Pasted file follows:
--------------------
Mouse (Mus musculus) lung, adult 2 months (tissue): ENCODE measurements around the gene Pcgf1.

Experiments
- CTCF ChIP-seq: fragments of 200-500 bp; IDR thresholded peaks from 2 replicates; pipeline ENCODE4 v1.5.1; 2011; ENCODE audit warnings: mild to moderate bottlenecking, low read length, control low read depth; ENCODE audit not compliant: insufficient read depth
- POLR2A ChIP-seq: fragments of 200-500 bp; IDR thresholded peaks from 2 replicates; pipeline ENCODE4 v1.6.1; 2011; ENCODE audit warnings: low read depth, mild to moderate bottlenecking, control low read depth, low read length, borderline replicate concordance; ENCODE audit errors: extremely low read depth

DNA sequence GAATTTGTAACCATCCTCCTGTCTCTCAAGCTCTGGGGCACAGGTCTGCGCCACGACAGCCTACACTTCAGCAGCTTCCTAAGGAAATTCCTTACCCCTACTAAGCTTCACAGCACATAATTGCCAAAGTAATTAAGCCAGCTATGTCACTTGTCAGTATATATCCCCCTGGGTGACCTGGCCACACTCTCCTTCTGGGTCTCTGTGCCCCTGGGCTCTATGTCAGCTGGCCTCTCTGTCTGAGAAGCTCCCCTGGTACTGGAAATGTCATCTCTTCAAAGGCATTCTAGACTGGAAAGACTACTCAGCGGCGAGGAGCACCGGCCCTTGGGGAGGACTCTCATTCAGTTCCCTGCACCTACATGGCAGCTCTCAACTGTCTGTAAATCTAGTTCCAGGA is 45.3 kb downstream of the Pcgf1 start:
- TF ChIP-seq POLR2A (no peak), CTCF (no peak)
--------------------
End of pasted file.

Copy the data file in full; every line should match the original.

Mouse (Mus musculus) lung, adult 2 months (tissue): ENCODE measurements around the gene Pcgf1.

Experiments
- CTCF ChIP-seq: fragments of 200-500 bp; IDR thresholded peaks from 2 replicates; pipeline ENCODE4 v1.5.1; 2011; ENCODE audit warnings: mild to moderate bottlenecking, low read length, control low read depth; ENCODE audit not compliant: insufficient read depth
- POLR2A ChIP-seq: fragments of 200-500 bp; IDR thresholded peaks from 2 replicates; pipeline ENCODE4 v1.6.1; 2011; ENCODE audit warnings: low read depth, mild to moderate bottlenecking, control low read depth, low read length, borderline replicate concordance; ENCODE audit errors: extremely low read depth

DNA sequence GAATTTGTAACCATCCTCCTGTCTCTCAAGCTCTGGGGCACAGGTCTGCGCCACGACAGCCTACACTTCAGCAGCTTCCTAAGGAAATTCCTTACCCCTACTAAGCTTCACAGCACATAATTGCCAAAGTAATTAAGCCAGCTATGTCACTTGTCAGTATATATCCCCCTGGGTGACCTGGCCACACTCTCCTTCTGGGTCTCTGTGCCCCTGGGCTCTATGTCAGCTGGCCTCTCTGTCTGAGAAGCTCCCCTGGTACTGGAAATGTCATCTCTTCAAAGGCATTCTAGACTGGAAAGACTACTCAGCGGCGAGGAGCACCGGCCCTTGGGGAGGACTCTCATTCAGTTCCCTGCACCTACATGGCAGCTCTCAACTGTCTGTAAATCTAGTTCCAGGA is 45.3 kb downstream of the Pcgf1 start:
- TF ChIP-seq POLR2A (no peak), CTCF (no peak)